Are there any legal consequences for lack of participation? The legal ramifications are not contemptuous, as the court will not force a child to visit a parent who refuses to participate. However, the other parent may have grounds to modify the parenting plan to exclude the unwilling parent from any future holiday visits. Again, the goal of the court is to do what’s best for the children.
When it comes to money and gifting during holidays, tensions can run high. How should divorced or separated parents address spending during the holidays? If parents are arguing over alimony or child support, this is an important question.
Some parents feel uncomfortable when one parent can afford to provide more gifts or more expensive gifts than another. What can you do if your ex can outspend you on presents? It is Dr. Johnson’s opinion that the dollar amount spent matters less to children than memories and time spent does:
“This is a ‘values’ question. Spending money on children doesn’t mean anything to them in the long run. They want time, opportunities to make fun memories, and affection.”
Sometimes, even after months of planning and accommodating, one parent might decide not to stick to the original plan. It’s especially important to be flexible and stay calm, especially in front of the children.
When it comes to grandparents, if the grandparent was actually awarded grandparent visitation rights by the court, they may be entitled to exercise holiday parenting time. However, we rarely see a court award a grandparent holiday parenting time, as the state of Georgia holds a parent’s constitutional right to access and control of their own children to a higher standard than the right of a grandparent.
Additionally, if divorced or separated parents are now currently living an alternative lifestyle (e.g., they have come out as gay or transgender), their visitation privileges may be denied in cases of suspected or proven abuse, but not due to the alternative lifestyle.
If one parent has a criminal record, it’s important to remember that criminal records can be subjective. If there is a charge related to abuse or violence against children, or if there is current criminal activity, restrictions usually apply and are decided by the court.
Overall, children are resilient. They look to the adults in their lives as role models. If the adults are cordial, respectful and decent to one another, the children will feel safe and adjust well. If the adults use the child as a pawn, are disrespectful to each other, or if they speak negatively of each other in front of the child, the child will be negatively impacted. It is imperative for parents to understand how their behaviors affect their children. Healing and adjustment take time, and during this time period, children need more attention from their parents.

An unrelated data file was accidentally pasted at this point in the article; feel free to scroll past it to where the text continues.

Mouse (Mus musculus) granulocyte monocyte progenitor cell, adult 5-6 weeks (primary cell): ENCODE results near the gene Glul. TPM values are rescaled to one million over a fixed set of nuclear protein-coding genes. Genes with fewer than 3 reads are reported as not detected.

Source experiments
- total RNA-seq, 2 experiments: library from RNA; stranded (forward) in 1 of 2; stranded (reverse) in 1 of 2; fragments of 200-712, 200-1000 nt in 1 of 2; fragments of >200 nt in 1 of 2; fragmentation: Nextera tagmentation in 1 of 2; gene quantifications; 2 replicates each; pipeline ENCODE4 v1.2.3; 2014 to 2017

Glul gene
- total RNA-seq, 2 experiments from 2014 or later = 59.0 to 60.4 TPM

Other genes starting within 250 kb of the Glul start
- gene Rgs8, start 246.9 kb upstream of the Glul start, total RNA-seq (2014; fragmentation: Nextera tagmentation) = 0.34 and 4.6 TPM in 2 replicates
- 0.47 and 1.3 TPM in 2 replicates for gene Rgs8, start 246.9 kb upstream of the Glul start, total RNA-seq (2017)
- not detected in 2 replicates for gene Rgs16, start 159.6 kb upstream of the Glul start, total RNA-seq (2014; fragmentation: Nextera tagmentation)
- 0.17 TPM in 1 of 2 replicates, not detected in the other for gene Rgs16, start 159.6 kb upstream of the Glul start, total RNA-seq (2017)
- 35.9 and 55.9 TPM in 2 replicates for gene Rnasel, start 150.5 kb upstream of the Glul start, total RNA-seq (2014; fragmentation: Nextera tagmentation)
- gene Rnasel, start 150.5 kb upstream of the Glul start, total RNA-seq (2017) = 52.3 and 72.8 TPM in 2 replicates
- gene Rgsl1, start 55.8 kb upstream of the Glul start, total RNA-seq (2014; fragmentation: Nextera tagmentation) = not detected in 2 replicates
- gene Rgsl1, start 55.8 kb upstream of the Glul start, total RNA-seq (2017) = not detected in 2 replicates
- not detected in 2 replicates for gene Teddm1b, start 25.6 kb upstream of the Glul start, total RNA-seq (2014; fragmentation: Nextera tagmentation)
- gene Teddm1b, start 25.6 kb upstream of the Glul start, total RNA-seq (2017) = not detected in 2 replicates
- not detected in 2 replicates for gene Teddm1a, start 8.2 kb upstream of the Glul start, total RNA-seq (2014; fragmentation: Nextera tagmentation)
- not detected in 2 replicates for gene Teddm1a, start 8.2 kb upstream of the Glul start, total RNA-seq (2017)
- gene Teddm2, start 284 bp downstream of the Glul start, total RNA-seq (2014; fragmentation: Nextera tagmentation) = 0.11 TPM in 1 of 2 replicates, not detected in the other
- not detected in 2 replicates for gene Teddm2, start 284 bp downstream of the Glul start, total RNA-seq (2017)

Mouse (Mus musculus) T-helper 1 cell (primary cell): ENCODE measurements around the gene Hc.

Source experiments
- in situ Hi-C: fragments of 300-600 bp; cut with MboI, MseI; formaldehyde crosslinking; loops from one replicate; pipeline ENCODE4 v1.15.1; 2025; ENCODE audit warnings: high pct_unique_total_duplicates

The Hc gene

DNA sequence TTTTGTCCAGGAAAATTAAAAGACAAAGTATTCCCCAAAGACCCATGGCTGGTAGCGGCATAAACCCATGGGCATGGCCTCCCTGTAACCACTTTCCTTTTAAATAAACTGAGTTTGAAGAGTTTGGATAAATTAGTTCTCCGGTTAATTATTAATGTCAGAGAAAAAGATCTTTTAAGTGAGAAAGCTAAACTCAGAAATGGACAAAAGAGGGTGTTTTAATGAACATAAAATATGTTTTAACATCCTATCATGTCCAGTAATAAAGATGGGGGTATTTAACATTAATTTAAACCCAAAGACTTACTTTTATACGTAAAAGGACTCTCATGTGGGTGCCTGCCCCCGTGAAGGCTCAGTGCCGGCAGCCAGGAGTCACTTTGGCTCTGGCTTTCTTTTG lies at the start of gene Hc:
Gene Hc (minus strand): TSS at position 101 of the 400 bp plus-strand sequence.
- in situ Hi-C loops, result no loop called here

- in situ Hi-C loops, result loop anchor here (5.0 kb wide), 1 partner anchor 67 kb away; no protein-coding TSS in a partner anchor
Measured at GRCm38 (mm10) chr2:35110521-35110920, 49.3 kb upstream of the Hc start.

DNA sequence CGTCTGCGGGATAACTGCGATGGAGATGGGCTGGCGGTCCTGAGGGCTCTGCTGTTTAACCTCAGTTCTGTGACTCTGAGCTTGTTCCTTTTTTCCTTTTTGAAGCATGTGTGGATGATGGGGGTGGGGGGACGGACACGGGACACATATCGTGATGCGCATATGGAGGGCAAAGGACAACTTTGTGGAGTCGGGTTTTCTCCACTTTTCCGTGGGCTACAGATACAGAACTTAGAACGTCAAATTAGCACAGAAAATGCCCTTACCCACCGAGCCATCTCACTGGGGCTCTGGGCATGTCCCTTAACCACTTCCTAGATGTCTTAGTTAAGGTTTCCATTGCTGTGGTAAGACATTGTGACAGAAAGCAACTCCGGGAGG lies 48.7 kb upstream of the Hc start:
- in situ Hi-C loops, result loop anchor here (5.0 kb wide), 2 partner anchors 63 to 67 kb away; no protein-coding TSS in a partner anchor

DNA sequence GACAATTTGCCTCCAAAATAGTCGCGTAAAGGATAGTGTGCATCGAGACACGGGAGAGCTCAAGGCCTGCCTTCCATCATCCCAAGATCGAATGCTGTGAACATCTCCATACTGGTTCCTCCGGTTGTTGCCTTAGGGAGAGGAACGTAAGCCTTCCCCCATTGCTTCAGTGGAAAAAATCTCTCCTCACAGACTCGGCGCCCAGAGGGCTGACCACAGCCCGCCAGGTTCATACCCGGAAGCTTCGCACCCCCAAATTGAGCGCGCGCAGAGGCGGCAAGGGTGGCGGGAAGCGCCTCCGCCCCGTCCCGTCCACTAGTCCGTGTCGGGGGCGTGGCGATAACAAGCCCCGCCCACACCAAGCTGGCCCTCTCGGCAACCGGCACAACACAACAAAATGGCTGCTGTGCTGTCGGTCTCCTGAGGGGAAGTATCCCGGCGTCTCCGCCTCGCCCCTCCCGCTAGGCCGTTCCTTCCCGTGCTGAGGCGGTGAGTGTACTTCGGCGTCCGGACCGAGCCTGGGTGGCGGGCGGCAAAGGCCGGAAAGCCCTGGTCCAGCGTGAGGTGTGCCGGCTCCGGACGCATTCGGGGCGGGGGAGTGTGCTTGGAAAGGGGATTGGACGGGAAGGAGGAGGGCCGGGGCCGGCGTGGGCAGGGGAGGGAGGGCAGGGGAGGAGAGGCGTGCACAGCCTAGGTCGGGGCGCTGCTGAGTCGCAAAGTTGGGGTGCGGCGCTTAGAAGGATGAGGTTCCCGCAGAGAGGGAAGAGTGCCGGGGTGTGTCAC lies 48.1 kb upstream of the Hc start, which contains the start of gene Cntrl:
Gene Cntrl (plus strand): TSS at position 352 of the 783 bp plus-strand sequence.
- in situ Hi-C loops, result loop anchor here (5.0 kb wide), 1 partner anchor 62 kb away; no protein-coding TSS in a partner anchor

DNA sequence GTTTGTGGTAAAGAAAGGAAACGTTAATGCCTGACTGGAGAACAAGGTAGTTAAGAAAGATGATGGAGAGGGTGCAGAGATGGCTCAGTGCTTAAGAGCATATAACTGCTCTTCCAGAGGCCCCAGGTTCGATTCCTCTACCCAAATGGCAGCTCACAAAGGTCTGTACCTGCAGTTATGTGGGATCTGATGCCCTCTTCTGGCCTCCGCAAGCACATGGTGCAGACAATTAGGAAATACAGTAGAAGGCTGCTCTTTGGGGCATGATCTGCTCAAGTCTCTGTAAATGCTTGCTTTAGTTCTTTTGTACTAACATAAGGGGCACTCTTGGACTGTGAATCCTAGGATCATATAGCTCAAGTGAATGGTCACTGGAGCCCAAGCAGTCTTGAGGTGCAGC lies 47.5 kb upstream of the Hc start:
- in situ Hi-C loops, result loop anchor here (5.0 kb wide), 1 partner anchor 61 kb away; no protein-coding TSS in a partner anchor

After the holidays, you should plan to spend time de-stressing with the children before regular activities resume. Taking time to gauge their thoughts and emotions after the “firsts” of their new normal will help them adjust. This also serves to help them understand that, even if there is a period of adjustment, they can still enjoy themselves and their changing family.
This will go a long way in getting them ready to go back to school, as well as resume a regular visitation schedule with the other parent. Parents should also pay attention to any major changes in their child’s attitude and behavior, and seek help from a professional, such as a therapist. Meeting with a therapist will give the child a place to express feelings safely if they do not feel like they can share their thoughts and fears with their parents just yet.
Over time, your hurting family will heal and change. Holiday parenting times will reflect those changes. In the future, the shape of either parent’s family may change and become blended. Stepparents may become part of the picture, and stepbrothers and stepsisters as well. When that time comes, parents may also benefit from discussing the positives of a blended family. For adjusting to a blended family, Dr. Johnson recommends the book, “Mom’s House, Dad’s House for Kids” by Isolina Ricci, Ph.D.
If you are a parent in the metro Atlanta area, including Henry, Clayton, Fayette and Fulton counties, and you need assistance with custody and the development of a child-focused holiday parenting plan, please don’t hesitate to contact the office at Family Matters Law Group. We’re committed to being a strong ally for parents whose children, assets and money are under attack.